Most insurance companies want to protect your home. The UK firm Legal & General would also like to build it for you as well.
Earlier this month, according the The Guardian, the insurance giant began production of its new line of prefabricated homes at its factory in Leeds in northern England, which it plans to ship to building sites across the country on trucks.
These homes aim to fill a key gap in the UK market, addressing a need that’s also pressing in the United States: affordable housing for young, single urban workers. The first development utilizing the new homes, in Richmond, located in southwest London, will purchase hundreds of units from L&G. They’ll be rented out for £600 to £700 ($785 to $915) a month, well below the cost of renting a current one-bedroom apartment in the area, which starts at roughly £1,000 a month ($1,307).
Can this type of construction help create affordable housing for the millennial workforce? Other companies see similar potential in this technology: Google just ordered 300 units of prefab housing from a new Bay Area startup, Factory OS, earlier this year, hoping to provide affordable accommodations for its workforce in one of the most expensive real estate markets in the country. Along with coliving startups such as WeLive, these prefab companies believe industrial manufacturing techniques and new business models can solve the affordability crisis for young workers.
The “turn-key” homes arrive on site nearly complete, with kitchen, carpet, curtains, a bathroom, and even furniture already built in. The company estimates that factory production and efficiency saves builders 15 percent off normal construction costs. And this is just the beginning. The 550,000 square-foot Leeds factory will be able to turn around 3,500 homes a year via eight separate production lines.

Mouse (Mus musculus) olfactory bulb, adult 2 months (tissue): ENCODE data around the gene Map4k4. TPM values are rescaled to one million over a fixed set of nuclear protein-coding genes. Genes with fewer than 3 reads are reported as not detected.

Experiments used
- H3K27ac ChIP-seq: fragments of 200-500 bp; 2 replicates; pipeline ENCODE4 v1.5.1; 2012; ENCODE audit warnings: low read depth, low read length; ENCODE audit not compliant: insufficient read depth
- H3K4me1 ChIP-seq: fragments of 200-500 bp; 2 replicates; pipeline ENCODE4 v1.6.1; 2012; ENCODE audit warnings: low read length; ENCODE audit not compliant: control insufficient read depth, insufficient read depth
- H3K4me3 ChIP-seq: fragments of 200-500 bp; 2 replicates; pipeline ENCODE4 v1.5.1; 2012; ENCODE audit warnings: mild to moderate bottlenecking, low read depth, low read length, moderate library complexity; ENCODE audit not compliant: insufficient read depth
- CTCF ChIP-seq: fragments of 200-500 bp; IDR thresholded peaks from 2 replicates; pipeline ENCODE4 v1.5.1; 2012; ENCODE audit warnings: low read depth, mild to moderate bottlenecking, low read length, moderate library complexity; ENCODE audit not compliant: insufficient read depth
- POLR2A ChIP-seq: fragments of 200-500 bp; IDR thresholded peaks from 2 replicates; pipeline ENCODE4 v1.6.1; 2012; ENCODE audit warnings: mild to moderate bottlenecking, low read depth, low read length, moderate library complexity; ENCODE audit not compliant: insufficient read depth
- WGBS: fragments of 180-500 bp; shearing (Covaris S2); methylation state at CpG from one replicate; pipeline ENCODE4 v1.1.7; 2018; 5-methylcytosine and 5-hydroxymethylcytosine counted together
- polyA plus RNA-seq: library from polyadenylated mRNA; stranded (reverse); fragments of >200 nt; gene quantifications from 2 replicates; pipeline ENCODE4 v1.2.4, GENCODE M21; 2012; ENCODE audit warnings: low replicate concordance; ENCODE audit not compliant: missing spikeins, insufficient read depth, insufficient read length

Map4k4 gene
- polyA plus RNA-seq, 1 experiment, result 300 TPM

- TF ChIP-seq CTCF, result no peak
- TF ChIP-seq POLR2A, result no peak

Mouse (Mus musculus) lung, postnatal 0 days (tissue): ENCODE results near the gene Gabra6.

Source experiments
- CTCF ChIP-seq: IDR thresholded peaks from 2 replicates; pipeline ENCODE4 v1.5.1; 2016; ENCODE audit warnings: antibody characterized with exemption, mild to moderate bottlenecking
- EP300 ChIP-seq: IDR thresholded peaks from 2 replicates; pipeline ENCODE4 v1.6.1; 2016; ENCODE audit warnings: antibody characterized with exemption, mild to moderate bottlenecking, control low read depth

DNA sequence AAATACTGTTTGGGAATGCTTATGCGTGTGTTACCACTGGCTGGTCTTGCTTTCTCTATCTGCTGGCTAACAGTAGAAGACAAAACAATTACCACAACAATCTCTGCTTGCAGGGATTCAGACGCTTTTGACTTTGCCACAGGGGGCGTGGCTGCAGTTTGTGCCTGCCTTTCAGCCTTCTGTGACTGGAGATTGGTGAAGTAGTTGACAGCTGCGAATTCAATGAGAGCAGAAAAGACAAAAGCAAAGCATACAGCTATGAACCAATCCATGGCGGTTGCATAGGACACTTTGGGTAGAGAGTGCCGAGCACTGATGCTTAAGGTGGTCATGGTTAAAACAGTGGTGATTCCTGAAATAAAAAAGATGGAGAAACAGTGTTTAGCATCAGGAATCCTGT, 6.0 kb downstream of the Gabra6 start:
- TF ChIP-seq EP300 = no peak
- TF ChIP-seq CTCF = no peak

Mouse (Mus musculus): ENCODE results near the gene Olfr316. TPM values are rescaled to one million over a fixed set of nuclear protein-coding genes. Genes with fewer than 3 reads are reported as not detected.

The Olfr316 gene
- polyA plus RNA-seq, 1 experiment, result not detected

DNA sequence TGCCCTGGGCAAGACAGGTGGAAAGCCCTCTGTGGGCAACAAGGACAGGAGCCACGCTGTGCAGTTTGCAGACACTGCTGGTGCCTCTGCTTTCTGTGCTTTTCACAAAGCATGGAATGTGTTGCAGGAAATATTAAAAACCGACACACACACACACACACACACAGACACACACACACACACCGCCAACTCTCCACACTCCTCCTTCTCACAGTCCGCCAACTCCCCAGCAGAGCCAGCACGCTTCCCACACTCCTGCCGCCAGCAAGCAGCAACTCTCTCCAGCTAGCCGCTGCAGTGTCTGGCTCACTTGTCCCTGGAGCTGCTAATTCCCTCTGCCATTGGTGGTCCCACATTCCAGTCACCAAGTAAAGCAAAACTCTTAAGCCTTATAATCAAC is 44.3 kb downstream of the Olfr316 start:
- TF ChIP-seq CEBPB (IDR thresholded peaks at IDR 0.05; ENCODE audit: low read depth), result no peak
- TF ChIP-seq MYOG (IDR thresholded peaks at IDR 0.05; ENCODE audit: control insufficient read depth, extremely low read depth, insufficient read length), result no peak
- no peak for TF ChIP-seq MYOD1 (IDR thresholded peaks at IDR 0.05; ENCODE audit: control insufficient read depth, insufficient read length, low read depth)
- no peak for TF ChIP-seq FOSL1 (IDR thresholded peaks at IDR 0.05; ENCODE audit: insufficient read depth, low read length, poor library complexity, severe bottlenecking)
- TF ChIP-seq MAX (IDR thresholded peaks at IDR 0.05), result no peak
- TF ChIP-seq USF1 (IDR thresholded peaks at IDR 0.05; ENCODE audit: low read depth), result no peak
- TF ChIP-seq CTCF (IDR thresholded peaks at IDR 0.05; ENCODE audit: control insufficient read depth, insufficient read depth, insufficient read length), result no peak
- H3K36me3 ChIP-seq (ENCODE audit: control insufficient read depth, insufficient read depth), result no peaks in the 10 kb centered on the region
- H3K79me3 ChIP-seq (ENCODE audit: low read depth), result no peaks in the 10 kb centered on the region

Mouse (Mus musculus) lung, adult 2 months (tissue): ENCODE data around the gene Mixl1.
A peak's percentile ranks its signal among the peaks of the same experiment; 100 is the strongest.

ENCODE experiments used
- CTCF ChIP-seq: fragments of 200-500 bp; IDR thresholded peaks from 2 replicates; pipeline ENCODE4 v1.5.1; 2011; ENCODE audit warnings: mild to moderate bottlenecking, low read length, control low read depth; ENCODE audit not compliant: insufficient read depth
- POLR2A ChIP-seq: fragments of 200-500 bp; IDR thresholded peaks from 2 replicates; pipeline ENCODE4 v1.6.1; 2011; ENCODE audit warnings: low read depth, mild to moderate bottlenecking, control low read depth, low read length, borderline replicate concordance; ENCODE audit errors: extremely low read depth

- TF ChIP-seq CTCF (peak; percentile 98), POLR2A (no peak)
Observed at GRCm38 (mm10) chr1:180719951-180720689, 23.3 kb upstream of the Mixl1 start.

There 26-square-meter (280 square feet) homes certainly boast significant amenities, including underfloor heating, a smart door system for remote entry, and solar panels that promise to cut total energy bills to as little as $13 annually. But the extremely tight squeeze has raised fears of downsizing and “racing to the bottom” as far as home sizes go, and the new models technically don’t meeting national space standards governing the minimum size of units (the development director has been clear they don’t expect families to fit into such a dwelling).
The UK currently faces a housing shortage, exacerbated by a lack of skilled constructions workers, so Legal & General’s entry into the prefab housing market isn’t as much of a left-field move as it might seem.
Legal & General will also build a series of larger, two-story homes for the development meant for families, which measure 82 square meters (882 square feet). The development is expected to rent out beginning in 2018 (as long as it receives official planning permission.